PNS Daily Newscast - January 21, 2019 

Could the nation’s airports be the next pressure points in the government shutdown? Also on our Monday rundown: Calls go out to improve food safety; and a new report renews calls for solutions to Detroit’s water woes.

Daily Newscasts

Report: The Backstory on Who "Doesn't Pay" Taxes

GRAPHIC: Pie chart of who doesn't pay federal income tax. Courtesy of CBPP.
GRAPHIC: Pie chart of who doesn't pay federal income tax. Courtesy of CBPP.
September 21, 2012

RICHMOND, Va. – Pundits and politicians are throwing around a lot of numbers these days, and when it comes to taxes – and who is, or who isn't, paying them – one group aims to separate the facts from fiction.

Chuck Marr, director of federal tax policy for the Center on Budget and Policy Priorities (CBPP), is co-author of a new report, Misconceptions and Realities about Who Pays Taxes. He says one of the biggest public misconceptions is that almost half of Americans don't pay taxes.

"We're talking here about federal income taxes. For working-class and middle-class people, payroll taxes that pay for Social Security and Medicare are actually taxes that they do pay. And in fact, most people pay more in payroll taxes than in income taxes."

Marr says the 47 percent and 57 percent figures cited lately regarding people who do not pay federal income taxes were taken from reports that looked at numbers during the recent recession, when people lost jobs and were paying much less than in previous years.

"When a person's income falls during a recession, they pay less tax, and same with a business – and that allows them, helps them, to get back on their feet. You wouldn't expect someone to pay the same amount of tax if they're making half the money that they used to make."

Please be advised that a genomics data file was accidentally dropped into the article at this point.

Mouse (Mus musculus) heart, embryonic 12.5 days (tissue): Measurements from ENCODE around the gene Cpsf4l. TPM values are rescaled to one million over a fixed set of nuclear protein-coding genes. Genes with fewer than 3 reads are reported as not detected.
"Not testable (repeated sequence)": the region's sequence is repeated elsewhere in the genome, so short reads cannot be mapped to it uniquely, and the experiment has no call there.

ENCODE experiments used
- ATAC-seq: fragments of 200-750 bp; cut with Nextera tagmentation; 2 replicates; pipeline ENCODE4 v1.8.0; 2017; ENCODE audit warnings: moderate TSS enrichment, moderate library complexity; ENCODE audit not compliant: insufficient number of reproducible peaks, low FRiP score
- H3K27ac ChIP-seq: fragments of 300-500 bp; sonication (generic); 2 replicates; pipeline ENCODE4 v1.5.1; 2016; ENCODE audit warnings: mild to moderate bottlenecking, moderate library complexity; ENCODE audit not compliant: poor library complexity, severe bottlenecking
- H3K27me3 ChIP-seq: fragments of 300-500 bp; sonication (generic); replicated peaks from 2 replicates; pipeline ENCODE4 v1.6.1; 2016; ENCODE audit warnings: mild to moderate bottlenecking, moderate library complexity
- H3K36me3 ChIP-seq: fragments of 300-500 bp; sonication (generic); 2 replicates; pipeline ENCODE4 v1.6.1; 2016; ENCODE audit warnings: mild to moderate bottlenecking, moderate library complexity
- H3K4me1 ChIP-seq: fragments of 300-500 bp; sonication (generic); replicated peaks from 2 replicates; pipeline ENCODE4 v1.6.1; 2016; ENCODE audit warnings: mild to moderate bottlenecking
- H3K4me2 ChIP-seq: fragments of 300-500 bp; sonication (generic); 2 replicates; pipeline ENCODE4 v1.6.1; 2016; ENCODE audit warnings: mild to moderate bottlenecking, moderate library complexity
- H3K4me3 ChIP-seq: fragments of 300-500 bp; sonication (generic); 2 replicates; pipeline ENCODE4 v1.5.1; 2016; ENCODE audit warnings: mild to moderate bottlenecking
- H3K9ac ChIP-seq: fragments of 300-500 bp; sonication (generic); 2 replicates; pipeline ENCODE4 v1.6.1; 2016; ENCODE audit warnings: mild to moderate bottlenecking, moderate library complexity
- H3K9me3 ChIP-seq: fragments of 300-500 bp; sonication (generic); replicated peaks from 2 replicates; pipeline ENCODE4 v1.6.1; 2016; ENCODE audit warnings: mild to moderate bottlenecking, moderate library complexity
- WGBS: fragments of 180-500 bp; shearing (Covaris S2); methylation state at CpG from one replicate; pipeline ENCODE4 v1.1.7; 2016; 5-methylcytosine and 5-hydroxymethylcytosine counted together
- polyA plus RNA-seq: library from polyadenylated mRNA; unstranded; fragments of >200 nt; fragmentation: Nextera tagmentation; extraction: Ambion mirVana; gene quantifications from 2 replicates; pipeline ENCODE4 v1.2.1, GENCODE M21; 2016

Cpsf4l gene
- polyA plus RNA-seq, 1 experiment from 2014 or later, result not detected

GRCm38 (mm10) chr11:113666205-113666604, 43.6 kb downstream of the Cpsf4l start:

According to the report, in 2007 – prior to the recession – the percentage of people who did not pay federal income tax was 40 percent.

Marr says much of the debate that implies people are "victims," or are somehow not paying their fair share in this country, is also misguided.

"They get up every day, they go to work, they work hard and they work in jobs. They work in nursing homes and take care of elderly people, people who are school aides, people who work in all of our stores. So, they're working hard and are very much contributing to society."

Other taxes – such as state, local and sales taxes – also are a big part of the equation, says Marr. According to the report, when considering all taxes, the bottom 20 percent of households pay an average of 16 to 17 percent of their incomes in taxes.

Most people who do not pay federal income tax or payroll tax are low-income seniors, people with serious disabilities, or students - and the latter group becomes future taxpayers. And in the case of seniors, the report notes they likely paid federal income taxes during their working years.

The report is online at

Monique Coppola, Public News Service - VA